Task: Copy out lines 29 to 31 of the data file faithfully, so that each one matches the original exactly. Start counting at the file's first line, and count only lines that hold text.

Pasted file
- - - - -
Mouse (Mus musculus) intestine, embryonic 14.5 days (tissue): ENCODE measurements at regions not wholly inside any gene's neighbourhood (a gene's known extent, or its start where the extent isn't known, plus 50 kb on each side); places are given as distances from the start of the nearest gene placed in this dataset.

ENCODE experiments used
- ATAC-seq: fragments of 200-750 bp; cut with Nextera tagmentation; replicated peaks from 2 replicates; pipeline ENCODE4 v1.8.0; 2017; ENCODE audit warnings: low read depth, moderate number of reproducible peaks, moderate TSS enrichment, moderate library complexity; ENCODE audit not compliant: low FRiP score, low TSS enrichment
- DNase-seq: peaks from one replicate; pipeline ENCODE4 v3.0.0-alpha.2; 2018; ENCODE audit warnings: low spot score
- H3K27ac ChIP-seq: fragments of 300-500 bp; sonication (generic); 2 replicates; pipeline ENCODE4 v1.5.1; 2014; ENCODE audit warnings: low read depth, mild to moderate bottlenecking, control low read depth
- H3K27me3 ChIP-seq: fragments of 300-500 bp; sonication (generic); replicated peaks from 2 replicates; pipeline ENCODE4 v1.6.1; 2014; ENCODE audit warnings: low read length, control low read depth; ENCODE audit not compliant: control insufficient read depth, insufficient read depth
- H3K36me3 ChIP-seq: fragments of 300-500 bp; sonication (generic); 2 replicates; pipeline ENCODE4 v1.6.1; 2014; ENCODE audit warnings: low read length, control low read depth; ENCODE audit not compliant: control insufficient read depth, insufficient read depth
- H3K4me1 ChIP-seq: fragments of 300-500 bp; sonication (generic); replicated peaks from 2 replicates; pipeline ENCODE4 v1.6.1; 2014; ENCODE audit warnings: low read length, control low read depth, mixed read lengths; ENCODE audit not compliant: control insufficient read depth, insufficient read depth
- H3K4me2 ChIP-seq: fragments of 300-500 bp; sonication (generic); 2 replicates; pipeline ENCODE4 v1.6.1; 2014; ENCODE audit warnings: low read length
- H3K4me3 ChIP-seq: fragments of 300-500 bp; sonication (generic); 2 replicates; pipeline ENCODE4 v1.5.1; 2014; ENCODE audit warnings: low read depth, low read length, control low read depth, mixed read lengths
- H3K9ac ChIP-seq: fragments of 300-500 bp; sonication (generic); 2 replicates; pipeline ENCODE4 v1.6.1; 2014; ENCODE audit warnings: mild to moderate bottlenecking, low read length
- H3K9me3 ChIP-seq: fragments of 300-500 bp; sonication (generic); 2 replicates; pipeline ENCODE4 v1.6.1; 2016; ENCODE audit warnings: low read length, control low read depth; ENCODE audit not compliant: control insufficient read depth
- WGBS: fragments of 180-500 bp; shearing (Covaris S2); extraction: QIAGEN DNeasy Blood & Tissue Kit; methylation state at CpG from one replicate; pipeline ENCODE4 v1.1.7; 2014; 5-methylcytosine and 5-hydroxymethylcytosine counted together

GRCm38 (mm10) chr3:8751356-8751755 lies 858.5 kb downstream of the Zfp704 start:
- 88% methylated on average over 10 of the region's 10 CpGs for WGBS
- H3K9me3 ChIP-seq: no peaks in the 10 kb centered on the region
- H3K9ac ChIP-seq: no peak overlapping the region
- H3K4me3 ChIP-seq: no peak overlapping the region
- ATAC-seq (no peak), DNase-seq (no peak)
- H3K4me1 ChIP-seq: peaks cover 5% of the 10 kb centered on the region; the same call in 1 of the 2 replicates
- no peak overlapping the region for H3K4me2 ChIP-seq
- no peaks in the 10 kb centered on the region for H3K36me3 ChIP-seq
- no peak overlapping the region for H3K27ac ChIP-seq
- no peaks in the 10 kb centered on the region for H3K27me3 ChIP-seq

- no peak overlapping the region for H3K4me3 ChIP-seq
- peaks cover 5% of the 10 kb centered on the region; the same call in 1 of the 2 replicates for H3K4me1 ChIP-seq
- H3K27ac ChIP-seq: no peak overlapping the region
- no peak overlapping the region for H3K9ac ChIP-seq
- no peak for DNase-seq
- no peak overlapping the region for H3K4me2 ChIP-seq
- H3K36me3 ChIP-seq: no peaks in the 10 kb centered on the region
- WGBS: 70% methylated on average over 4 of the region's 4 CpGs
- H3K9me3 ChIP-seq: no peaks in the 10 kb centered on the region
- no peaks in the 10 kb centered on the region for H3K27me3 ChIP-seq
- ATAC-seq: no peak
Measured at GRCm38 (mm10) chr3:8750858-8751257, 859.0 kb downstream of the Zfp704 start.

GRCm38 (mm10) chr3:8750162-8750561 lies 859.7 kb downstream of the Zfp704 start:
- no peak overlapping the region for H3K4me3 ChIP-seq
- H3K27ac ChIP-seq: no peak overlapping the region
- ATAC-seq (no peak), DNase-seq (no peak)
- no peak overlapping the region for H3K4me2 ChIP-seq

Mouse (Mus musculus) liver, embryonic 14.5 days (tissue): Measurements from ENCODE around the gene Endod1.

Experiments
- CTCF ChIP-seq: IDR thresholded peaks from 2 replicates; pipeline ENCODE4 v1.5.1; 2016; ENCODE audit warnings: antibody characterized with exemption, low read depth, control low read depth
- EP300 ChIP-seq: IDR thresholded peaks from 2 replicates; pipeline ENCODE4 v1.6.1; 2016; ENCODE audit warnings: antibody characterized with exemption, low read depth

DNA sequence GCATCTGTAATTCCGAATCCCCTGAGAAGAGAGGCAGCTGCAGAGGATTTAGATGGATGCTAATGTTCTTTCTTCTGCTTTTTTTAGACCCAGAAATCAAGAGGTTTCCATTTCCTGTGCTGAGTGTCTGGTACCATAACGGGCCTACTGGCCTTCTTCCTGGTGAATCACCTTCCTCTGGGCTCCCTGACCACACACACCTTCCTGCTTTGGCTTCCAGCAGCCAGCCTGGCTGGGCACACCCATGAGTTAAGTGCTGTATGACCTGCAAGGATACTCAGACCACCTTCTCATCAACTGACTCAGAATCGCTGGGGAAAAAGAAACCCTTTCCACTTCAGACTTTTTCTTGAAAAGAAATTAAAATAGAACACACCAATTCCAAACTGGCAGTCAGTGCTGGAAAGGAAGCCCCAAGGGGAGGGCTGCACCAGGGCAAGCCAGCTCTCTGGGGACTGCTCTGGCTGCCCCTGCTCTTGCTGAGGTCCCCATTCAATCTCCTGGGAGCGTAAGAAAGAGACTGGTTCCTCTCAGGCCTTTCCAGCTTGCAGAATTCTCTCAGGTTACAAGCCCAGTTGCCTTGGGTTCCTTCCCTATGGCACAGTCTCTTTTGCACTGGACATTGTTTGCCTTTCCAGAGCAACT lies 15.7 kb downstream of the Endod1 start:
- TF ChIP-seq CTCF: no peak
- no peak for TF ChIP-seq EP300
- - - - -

- no peak for DNase-seq
- no peak overlapping the region for H3K4me2 ChIP-seq
- H3K36me3 ChIP-seq: no peaks in the 10 kb centered on the region